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p216 Tres Aedes Fortunae

Article on pp216‑217 of

Samuel Ball Platner (as completed and revised by Thomas Ashby):
A Topographical Dictionary of Ancient Rome,
London: Oxford University Press, 1929.


Fortunae (tres), aedes: three temples of Fortuna on the Quirinal, just inside the porta Collina, which gave their name to the district (Vitr. III.2.2: huius autem (sc. aedis in antis) exemplar erit ad tres Fortunas ex tribus quae est proxime portam Collinam; Crinagoras Anth. app. iv.40 = 48 ed. Rubensohn: γείτονες οὐ τρισσαὶ μοῦνον Τύχαι /επρεπον εἶναι, Κρίσπε).1 The principal one of these three seems to have been that of the Praenestine goddess who was known officially at Rome as Fortuna publica populi Romani Quiritium primigenia (Fast. Caer. ad VIII Kal. Iun., CIL I2, p213, 319: Fortunae p(ublicae) p(opuli) R(omani) Q(uiritium) in colle Quirin(ali); Fast. Esquil. ad eand. diem, CIL I2 p211: Fortunae public(ae) p(opuli) R(omani) in coll(e); Fast. Venus. ib.: Fortun(ae) Prim(igeniae) in coll(e); Fast. Ant. ap. NS 1921, 96, For. PRQ; Ov. Fast. V.729: populi Fortuna potentis publica; Lydus de mens. IV.7). This temple was vowed in 204 B.C. by the consul P. Sempronius Sophus at the beginning of the battle with Hannibal at Croton (Liv. XXIX.36.8: si eo die hostis fudisset), and dedicated in 194 by Q. Marcius Ralla (Liv. XXXIV.53 — at least this is probably the temple referred to). The day of dedication was 25th May, and it is probably this temple in which prodigies were observed in 169 B.C. (Liv. XLIII.13: in aede Primigeniae Fortunae quae in colle est).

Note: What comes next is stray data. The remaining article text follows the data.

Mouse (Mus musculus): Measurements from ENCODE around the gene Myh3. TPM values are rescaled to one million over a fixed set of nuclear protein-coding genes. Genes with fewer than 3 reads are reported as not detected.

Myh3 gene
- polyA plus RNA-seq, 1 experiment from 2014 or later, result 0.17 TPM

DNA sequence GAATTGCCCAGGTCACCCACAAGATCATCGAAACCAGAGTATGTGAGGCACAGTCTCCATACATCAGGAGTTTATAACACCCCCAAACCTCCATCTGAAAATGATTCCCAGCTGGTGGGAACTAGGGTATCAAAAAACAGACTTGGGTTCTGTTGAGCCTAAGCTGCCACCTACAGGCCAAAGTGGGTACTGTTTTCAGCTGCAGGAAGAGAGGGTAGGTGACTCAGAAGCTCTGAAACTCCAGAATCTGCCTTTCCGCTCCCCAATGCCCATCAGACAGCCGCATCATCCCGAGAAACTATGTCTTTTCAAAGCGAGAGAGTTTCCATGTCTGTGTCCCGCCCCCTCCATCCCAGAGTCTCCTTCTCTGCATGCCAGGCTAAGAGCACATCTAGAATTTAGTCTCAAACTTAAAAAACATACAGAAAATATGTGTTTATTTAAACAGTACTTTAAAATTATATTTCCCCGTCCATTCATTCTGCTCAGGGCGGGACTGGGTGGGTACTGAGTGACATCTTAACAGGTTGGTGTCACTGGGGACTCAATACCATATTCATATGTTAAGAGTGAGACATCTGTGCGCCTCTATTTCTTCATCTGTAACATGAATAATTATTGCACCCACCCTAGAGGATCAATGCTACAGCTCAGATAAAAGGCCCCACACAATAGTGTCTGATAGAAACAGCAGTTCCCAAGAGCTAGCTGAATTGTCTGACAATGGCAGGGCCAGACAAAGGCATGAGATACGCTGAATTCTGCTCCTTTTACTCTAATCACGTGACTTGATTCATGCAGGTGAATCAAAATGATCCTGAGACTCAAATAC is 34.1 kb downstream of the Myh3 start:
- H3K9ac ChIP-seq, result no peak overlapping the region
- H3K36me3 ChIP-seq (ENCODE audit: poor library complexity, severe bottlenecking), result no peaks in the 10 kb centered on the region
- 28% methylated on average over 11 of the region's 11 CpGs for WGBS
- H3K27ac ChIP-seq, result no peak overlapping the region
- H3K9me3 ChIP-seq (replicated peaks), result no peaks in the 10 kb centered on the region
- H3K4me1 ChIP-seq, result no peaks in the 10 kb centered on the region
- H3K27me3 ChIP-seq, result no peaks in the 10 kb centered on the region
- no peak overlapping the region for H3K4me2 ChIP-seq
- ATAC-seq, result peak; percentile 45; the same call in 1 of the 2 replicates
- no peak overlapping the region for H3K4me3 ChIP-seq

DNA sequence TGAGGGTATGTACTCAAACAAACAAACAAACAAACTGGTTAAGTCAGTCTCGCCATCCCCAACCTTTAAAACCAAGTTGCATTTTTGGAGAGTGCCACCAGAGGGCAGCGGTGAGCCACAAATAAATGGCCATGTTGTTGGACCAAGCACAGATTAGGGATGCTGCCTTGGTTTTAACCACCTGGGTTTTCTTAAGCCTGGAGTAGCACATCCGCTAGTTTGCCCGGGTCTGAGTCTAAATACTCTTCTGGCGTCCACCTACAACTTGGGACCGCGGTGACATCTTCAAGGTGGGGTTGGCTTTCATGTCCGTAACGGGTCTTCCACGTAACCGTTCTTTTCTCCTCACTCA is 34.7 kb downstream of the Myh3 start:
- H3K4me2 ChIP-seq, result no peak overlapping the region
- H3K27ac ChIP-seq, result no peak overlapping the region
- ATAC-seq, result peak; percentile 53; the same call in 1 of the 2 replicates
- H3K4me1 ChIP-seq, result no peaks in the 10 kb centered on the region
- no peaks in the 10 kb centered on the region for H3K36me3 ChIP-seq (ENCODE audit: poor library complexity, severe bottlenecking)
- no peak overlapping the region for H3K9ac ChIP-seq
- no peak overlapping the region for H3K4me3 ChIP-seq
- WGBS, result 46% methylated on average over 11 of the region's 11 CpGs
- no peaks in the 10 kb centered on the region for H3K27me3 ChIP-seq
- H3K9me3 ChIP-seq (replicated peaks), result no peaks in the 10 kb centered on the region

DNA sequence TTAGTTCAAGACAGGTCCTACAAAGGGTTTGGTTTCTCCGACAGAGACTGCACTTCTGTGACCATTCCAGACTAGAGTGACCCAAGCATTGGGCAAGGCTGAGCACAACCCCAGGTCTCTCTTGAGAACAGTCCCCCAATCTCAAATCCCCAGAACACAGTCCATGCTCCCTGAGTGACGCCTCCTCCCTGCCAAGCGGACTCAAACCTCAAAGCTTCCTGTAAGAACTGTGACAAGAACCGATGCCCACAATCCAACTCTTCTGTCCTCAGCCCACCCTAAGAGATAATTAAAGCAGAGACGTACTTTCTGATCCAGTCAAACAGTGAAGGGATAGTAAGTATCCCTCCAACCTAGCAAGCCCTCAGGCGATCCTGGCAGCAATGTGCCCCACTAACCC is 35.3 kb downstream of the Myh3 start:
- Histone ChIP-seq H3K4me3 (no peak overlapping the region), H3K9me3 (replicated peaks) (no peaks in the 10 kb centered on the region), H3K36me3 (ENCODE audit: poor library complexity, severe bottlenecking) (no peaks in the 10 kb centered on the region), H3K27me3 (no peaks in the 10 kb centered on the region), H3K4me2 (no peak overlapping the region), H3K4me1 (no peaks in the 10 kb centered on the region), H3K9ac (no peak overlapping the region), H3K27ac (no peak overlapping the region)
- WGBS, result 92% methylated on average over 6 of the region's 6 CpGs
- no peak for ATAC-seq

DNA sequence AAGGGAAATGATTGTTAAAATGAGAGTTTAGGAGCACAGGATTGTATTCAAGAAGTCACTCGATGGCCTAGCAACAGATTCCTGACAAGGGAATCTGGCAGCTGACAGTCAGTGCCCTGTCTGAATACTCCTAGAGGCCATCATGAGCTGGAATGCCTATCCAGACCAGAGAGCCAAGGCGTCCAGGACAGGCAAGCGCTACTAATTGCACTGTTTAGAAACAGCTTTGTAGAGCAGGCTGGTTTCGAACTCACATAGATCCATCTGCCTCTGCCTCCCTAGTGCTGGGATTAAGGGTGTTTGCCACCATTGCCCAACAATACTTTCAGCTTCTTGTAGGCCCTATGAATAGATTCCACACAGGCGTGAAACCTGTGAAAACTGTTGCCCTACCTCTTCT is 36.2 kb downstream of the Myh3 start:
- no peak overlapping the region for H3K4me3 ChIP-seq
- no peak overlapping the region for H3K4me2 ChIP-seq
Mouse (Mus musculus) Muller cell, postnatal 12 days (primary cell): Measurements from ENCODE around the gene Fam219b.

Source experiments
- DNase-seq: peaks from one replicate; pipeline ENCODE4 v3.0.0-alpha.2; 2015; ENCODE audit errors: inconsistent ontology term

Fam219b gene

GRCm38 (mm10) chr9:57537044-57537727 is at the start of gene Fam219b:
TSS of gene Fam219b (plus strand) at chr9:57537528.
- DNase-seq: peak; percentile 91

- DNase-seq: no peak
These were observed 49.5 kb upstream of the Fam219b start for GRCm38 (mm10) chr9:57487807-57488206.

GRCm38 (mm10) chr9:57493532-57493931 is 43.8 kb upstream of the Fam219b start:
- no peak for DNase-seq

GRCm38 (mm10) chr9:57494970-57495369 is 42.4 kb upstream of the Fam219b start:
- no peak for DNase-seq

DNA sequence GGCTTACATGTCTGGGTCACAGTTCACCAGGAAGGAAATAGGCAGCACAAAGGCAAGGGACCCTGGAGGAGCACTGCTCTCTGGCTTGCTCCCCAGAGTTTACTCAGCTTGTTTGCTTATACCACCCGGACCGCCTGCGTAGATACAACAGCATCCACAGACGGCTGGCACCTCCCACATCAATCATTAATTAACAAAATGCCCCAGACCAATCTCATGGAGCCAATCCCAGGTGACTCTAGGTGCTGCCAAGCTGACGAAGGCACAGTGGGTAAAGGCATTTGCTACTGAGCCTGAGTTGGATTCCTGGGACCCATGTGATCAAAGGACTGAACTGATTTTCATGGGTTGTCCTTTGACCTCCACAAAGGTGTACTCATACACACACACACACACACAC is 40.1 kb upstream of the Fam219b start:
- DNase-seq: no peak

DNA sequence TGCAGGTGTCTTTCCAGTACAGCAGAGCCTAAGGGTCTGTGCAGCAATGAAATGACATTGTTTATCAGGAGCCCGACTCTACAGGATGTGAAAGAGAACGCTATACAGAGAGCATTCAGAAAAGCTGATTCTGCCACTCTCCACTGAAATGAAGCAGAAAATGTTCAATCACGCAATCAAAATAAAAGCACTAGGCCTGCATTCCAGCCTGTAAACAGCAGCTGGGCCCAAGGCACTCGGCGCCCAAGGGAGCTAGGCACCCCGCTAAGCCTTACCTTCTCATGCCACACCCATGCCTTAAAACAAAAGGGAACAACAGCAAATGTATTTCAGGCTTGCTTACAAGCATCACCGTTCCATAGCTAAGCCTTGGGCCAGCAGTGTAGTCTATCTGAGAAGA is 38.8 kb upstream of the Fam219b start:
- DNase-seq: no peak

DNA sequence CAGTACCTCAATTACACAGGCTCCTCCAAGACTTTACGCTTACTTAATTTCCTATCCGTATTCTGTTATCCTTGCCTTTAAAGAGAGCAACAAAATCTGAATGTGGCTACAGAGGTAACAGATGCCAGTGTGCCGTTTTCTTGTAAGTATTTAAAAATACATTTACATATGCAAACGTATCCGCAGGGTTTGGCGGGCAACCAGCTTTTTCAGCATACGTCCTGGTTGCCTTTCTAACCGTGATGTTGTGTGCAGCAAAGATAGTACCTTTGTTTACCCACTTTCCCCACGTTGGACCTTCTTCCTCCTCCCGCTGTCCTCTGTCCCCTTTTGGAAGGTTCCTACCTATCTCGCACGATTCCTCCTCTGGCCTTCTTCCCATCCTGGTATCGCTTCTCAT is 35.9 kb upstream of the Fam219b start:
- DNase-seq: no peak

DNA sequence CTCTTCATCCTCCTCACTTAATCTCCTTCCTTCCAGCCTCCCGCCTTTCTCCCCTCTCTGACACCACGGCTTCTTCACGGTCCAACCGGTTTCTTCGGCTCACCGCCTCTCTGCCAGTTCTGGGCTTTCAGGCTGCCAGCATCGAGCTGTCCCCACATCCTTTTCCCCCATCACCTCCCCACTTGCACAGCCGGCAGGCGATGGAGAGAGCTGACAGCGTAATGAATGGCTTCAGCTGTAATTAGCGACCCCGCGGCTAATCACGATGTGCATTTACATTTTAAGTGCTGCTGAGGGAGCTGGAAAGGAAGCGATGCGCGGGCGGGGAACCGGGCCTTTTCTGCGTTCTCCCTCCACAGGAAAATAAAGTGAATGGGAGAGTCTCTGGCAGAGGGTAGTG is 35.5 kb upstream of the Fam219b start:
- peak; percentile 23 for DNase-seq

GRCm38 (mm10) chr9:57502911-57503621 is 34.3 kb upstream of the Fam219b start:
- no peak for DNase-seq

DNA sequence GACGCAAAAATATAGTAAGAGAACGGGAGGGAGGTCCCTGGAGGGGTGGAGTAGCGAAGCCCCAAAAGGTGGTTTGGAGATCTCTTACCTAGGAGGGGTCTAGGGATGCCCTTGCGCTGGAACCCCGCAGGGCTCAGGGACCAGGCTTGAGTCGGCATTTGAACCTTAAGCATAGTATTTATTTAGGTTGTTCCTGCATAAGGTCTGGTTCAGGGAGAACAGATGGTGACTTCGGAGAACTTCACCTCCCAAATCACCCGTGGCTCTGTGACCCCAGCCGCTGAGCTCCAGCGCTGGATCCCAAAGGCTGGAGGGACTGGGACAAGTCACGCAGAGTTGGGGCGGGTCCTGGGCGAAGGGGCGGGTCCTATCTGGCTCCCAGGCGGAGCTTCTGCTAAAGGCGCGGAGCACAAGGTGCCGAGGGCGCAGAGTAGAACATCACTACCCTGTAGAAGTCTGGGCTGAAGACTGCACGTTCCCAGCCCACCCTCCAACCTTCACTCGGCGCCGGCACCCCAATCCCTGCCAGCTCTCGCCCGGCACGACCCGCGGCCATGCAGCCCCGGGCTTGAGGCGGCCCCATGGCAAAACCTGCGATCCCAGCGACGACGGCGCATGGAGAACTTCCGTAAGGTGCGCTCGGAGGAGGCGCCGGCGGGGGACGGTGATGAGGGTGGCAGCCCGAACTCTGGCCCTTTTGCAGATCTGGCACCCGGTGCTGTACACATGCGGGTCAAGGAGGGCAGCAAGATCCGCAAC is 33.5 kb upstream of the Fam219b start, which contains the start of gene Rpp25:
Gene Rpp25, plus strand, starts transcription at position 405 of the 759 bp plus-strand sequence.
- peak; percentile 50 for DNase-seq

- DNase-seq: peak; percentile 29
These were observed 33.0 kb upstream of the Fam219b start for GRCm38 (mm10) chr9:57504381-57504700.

The second of these three temples was dedicated to Fortuna publica citerior — that is, nearer the city than the others — and its festival day was 5th April (Fast. Praen. ad Non. Apr., CIL I2, p235, 315: Fortunae publicae citerio(ri) in colle; Fast. Ant. ap. NS 1921, 91; Ov. Fast. IV.375‑376), but nothing is known of its history. One of these two temples is probably referred to by Cassius Dio under date of 47 B.C. as Τύχη δημοσία and is being close to, if not within, the gardens of Caesar that were near the porta Collina (XLII.26: κεραυνοί τε ἔς τε τὸ Καπιτώλιον καὶ ἐς τὸν τῆς Τύχης τῆς δημοσίας καλουμένης ναὸν ἔς τε τοῦς τοῦ Καίσαρος κήπους κατέσκηυαν . . . καὶ τὸ Τθχαῖον α᾽θτόματον ἀνεῴχθη).

The third of these temples was one that seems to be mentioned only twice (Fast. Arval. ad Id. Nov., CIL I2, p215, 335: Fortun(ae) Prim(igeniae) in c(olle); Fast. Ant. ap. NS 1921, 117: Fortun(ae) Prim(igeniae), of which the festival day was 13th November.

One of these three is mentioned by Vitruvius (see above) as an example of a temple in antis; and the podium and foundations of one of the other two were probably discovered at the corner of the via Flavia and the via Servio Tullio (LF 10; LR 421). Other traces have also been found in the neighbourhood (BC 1872‑3, 201‑211, 233, 243, 248; see AZ 1872, 77‑79; WR 261; HJ 413‑414; RE VII.28‑29; Rosch. I.1516‑1518; Gilb. III.372).


The Authors' Note:

1 The epigram is addressed to the great nephew and namesake of the historian C. Sallustius Crispus, whom he had adopted as his heir, and who died in 20 A.D. (Pros. III.159.61; HJ 430, n104).


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